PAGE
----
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ESA is no March Madness game

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  • The Endangered Species Act (ESA) and the National Oceanic and Atmospheric Administration (NOAA) are not joke punch lines. Someone at NOAA must have had too much time on their hands.

The Endangered Species Act (ESA) and the National Oceanic and Atmospheric Administration (NOAA) are not joke punch lines, yet on the NOAA website recently was a game some bureaucrat(s) must have thought was funny. It wasn’t.

ESA is one of this nation’s most controversial laws. Compliance is often onerous and costly. It is used to protect 2,050 species. Approximately 1,430 are found in some part of the U.S. or its waters, including the 90 marine species NOAA fisheries oversees.

Someone at NOAA must have had too much time on their hands or a boss who wasn’t paying attention when he or she created an online game patterned after a March Madness basketball bracket, just like the annual NCAA basketball tournament.

Instead of teams, though, the creator put in the names and photos of endangered marine species on bracket lines, like white abalone, humpback whale, Hawaiian monk seal and Johnson’s seagrass. There were a total of 16 endangered species in the brackets.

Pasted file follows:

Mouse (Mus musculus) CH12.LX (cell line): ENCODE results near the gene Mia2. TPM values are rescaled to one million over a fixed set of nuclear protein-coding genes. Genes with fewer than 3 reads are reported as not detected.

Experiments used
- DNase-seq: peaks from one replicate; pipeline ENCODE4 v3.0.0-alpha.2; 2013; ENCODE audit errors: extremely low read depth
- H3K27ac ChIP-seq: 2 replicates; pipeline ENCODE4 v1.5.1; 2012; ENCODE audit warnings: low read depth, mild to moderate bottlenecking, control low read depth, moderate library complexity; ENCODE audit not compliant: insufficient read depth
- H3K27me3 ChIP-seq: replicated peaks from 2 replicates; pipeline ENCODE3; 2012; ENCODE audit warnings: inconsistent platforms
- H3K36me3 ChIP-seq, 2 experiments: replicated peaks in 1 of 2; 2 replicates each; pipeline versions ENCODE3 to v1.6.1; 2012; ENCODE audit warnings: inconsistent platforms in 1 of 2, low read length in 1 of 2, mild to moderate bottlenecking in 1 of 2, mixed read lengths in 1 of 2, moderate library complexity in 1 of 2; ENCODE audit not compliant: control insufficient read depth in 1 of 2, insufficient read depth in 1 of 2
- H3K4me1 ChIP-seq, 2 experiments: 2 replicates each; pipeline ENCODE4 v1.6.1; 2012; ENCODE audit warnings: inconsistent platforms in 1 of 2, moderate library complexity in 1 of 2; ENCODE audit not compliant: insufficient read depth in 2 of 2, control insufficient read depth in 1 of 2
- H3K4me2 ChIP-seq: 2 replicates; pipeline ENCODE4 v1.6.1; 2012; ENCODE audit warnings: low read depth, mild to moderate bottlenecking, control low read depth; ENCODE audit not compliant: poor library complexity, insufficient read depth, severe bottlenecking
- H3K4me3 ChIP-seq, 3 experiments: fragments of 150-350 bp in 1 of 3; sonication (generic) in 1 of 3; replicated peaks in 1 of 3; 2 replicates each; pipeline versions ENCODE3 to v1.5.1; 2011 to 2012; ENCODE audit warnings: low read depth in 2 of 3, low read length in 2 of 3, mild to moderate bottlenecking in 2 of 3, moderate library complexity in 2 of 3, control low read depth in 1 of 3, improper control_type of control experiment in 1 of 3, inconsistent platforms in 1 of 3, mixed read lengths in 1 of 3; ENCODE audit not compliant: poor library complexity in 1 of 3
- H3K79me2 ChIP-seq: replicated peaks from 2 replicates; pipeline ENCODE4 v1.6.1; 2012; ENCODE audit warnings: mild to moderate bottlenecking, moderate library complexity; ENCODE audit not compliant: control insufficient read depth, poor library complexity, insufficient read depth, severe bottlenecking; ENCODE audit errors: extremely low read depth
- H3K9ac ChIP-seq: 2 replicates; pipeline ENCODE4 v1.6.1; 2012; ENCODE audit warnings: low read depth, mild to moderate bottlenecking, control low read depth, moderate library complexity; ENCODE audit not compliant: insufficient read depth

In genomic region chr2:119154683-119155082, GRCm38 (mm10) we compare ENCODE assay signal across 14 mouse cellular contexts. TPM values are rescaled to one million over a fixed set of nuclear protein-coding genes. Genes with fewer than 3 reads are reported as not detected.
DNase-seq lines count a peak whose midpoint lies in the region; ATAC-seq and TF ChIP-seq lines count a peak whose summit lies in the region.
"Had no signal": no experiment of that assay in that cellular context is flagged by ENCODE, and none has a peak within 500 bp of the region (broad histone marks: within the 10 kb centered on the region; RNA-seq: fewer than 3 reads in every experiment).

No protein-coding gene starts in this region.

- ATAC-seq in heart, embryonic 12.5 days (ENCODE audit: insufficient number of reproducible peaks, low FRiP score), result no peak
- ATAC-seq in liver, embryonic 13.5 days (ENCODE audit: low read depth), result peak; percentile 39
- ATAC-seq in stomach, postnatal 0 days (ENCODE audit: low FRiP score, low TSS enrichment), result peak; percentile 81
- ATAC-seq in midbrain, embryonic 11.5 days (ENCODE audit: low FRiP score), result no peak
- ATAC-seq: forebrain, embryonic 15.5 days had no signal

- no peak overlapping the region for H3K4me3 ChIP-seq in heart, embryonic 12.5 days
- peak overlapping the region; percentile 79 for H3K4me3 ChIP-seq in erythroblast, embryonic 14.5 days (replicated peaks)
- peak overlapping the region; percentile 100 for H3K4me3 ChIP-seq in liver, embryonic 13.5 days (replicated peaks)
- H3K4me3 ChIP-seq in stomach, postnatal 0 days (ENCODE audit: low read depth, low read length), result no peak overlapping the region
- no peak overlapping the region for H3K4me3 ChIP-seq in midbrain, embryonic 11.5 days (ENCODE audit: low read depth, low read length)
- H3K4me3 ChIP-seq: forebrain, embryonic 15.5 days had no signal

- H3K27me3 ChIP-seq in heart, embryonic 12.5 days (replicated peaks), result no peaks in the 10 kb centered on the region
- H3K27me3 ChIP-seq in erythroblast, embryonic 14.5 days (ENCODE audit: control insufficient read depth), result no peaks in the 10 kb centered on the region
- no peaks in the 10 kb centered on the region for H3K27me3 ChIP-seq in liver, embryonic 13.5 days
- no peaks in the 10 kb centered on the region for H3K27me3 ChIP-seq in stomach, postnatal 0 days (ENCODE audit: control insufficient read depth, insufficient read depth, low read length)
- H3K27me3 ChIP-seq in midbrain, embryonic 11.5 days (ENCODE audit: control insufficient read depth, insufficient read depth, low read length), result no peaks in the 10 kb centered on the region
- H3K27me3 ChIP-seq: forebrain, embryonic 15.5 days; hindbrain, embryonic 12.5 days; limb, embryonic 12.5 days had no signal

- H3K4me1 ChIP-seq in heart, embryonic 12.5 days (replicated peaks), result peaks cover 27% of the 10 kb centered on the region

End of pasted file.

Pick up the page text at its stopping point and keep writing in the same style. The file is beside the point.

Click on an image of a species and you would get a page which provides in-depth information about the species. You are also asked to select the species you think would move on to the second round and eventually to the “championship”. The implication is that the loser would be the endangered species you think will disappear. Kind of like Russian Roulette with a harpoon.

 

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“Remember, vote early and vote often to support your species getting to the championship round. Say what you will about charismatic mega-fauna, my money is on the invertebrates, the backbone of the ocean,” wrote the gamer who created the March Madness of extinction.

ESA is 40 years old. It has rightfully saved species from extinction. It has also been overzealously employed to the detriment of man. However, there has never been anything comical about it.

On its website, NOAA is called an agency that enriches life through science, according to its administrator, Kathryn Sullivan: From daily weather forecasts, severe storm warnings and climate monitoring to fisheries management, coastal restoration and supporting marine commerce, NOAA’s products and services support economic vitality and affect more than one-third of America’s gross domestic product. NOAA’s mission touches the lives of every American, and we are proud of our role in protecting life and property and conserving and protecting natural resources.

The March Madness of species extinction game was in poor taste, points out California Cotton Growers Association President Cannon Michael, a Merced County, Calif., farmer. Cannon deals with water and ESA issues literally on a daily basis on his family’s farm.

“The endangered species issue is not really something to make a game out of. The economic impact of these species and the regulations is huge and for the businesses they affect it is no joke.”

Apparently others felt like Michael because the game disappeared not long after it went up. Someone at NOAA woke up, finally, after what must have been days on the government payroll playing games with a very serious issue.

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